The song was revised during the 1500's so as to represent Queen Mary and Elizabeth Tudor:

Bessy kept the gairden gate, An Mary kept the pantry; Bessy Bell had aye tae wait, While Mary leeved in plenty.

(A sly reference to the years Elizabeth spent in seclusion or virtual imprisonment during the nervous Mary's reign).

and other verses were added at an unknown time (one states that the women refused to wear shoes of blue or yellow, but insisted on wearing the "shoes of green", a reference either to their older religion or to their alternate sexuality; does anyone know?) ____


Post - Top - Home - Printer Friendly - Translate

Subject: RE: Betsy Bell and Mary Grey
From: Jeri
Date: 28 Jan 01 - 04:13 PM

They weren't slain by men. If I recall correctly, they went out into the woods to escape the plague, but died of it anyway.

I think the lesson is that Plague needs only rats, fleas and people - not cities, although the rats and people are packed closer in cities.


Post - Top - Home - Printer Friendly - Translate

Subject: RE: Betsy Bell and Mary Grey
From: Abby Sale
Date: 28 Jan 01 - 05:05 PM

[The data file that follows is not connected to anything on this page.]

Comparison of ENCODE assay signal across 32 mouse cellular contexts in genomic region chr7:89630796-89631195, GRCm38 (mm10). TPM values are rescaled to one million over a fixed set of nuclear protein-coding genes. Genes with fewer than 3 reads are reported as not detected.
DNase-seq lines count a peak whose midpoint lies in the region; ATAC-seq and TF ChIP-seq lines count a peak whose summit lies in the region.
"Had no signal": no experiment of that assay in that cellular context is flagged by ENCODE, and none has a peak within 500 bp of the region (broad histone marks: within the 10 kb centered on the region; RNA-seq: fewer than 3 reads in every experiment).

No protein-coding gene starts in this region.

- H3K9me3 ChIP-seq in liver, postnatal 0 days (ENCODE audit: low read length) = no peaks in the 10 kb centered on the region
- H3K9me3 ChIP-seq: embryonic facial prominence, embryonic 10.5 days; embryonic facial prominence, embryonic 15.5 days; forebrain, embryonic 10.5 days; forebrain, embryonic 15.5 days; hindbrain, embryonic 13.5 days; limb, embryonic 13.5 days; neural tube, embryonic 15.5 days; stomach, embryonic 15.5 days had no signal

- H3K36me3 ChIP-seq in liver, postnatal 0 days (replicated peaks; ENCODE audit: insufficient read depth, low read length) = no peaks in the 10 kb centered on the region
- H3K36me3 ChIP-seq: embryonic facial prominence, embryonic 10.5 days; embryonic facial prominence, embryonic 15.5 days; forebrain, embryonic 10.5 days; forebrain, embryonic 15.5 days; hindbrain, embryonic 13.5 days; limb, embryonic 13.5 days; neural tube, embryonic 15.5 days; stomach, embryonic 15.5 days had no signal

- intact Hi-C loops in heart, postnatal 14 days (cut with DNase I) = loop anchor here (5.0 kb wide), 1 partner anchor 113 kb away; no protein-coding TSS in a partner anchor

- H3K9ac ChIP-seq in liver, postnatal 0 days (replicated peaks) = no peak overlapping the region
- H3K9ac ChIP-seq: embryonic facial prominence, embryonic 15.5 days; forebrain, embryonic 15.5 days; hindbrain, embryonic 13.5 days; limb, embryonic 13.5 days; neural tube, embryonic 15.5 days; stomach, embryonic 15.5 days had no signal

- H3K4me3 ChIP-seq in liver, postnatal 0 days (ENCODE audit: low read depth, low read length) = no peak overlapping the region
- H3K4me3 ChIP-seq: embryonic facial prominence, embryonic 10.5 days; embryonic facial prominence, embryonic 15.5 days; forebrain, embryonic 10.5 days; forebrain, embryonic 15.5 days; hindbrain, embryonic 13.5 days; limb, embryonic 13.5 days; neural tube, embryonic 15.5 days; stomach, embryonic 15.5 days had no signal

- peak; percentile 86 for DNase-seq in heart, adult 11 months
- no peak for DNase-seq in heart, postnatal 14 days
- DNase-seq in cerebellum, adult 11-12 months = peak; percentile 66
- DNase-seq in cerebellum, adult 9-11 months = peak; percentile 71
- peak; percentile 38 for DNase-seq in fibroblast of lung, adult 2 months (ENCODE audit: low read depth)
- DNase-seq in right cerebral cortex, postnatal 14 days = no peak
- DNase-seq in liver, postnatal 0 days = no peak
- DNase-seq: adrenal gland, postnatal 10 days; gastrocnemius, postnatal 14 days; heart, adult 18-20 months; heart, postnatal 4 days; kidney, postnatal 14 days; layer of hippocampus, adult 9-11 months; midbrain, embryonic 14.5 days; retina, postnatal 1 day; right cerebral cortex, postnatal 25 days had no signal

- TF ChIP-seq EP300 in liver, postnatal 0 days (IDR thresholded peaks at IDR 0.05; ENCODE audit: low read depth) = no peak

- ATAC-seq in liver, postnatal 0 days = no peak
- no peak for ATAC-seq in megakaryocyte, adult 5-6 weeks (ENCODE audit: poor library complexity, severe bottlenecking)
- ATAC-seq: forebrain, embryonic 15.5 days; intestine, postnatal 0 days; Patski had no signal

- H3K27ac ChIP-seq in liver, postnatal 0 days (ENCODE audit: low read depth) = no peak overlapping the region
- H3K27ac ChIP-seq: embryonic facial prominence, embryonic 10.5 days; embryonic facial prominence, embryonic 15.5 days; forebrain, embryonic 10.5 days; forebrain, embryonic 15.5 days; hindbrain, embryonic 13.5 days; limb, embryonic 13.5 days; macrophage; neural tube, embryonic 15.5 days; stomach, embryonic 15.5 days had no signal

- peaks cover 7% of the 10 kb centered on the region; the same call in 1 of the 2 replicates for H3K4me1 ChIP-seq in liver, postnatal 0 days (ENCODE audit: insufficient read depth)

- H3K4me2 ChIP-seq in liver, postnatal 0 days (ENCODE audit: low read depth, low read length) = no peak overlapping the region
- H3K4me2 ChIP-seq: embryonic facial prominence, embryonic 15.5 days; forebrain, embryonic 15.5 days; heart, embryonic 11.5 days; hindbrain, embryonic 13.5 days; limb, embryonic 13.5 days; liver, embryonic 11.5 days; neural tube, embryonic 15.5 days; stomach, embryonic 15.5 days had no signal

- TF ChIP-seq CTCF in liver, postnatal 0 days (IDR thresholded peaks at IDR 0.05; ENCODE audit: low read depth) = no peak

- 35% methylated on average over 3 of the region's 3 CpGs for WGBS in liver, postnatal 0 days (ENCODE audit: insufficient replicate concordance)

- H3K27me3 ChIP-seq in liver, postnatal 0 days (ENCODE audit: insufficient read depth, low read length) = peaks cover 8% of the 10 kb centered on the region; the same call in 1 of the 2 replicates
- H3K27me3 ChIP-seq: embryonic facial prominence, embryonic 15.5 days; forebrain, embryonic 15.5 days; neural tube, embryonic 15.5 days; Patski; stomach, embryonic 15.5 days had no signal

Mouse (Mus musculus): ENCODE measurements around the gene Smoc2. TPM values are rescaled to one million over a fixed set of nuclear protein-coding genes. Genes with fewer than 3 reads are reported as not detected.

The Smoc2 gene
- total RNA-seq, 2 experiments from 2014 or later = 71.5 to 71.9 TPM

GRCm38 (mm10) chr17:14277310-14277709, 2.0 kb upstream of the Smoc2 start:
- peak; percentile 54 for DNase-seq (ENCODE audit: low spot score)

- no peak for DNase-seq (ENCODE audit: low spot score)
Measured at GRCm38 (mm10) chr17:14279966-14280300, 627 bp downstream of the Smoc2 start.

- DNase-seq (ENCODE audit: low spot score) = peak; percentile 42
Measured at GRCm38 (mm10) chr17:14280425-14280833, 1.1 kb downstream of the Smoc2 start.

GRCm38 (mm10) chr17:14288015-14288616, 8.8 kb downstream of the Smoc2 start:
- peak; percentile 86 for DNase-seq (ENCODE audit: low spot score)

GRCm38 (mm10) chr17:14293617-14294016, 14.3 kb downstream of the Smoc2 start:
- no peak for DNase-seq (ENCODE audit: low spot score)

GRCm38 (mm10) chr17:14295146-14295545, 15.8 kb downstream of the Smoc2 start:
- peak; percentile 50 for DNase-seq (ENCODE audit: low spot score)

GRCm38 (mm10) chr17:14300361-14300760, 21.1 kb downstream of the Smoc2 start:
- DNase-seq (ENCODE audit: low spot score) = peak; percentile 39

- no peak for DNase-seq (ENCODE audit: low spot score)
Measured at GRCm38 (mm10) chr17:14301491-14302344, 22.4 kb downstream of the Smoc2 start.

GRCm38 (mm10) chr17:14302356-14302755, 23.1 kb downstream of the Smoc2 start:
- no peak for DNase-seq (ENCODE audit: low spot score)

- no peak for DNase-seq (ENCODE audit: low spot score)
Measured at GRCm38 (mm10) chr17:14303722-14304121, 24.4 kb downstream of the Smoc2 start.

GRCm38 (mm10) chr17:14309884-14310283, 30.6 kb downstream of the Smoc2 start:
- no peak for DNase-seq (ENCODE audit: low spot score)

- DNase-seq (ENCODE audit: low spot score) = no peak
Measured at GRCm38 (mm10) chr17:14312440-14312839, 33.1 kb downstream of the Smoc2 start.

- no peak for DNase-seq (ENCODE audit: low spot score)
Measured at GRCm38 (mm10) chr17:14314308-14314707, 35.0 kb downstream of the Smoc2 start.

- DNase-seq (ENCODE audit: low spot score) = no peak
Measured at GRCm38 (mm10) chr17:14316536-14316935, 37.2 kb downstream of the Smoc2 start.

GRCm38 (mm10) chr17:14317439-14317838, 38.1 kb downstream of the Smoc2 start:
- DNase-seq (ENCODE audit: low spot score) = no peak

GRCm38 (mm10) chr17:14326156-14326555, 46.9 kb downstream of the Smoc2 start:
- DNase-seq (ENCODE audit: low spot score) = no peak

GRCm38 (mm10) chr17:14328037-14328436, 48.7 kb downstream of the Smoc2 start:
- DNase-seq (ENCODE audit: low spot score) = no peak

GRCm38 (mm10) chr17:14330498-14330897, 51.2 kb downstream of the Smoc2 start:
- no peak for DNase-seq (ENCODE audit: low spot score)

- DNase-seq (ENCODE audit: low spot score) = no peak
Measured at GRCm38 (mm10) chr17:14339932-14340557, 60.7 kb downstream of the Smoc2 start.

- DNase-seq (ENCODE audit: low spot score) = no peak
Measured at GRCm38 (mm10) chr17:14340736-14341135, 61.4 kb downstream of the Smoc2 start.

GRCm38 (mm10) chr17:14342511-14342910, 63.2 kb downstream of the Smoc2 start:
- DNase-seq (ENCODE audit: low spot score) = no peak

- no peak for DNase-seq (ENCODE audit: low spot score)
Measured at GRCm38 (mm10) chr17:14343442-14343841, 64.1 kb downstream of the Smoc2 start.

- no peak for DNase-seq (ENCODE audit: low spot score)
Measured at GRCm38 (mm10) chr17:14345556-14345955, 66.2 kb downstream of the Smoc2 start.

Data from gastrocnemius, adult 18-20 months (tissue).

Sadie: This is very interesting. Your description is more full than any other I've seen. What you are citing in the oral tradition that has been handed down with the song. Their graves are supposedly known near Perth. At least they are claimes in a 1781 letter. But there is no surviving documentation and scarce little internal evidence in the text. What we have is that they fled town to quaranteen themselves and avoid the plague. Nevertheless the plague came from the nearby town and killed them. Because of some sin, they could not be burried in the churchyard. Although lesbianism is a good guess, there's no evidence for it. Might be some other sin. Oral tradition gives mutual sexual contact with the delivery boy as the source or their plague. If he were married, that would be adultery and be a qualifying sin, too. The date is almost certainly 1645-7 when the plague devastated Perth (the local of the bower is said to be Lednock, 7 miles away.)

I believe the additional verses cited are written much later, by Alan Ramsey.

Good song.


Post - Top - Home - Printer Friendly - Translate

Subject: RE: Betsy Bell and Mary Grey
From: Jeri
Date: 28 Jan 01 - 05:21 PM

I think it's very interesting myself, Abby. I'd heard various things about the song and never knew where they came from. It's hard to tell sometimes whether a story has been passed down, or whether it just sounded like a good explanation to someone years later. (Hence the Ring Around the Rosie urban legend.)

Pedantic me wants to say you can get plague from someone with the pneumonic (pneumonia) form of it, but I don't think someone who had that would be delivering interested in sex, but I'll refrain. They may have been fooling around before the young man got sick, although it's not beyond the realm of possibility that people would have believed that regardless of the facts.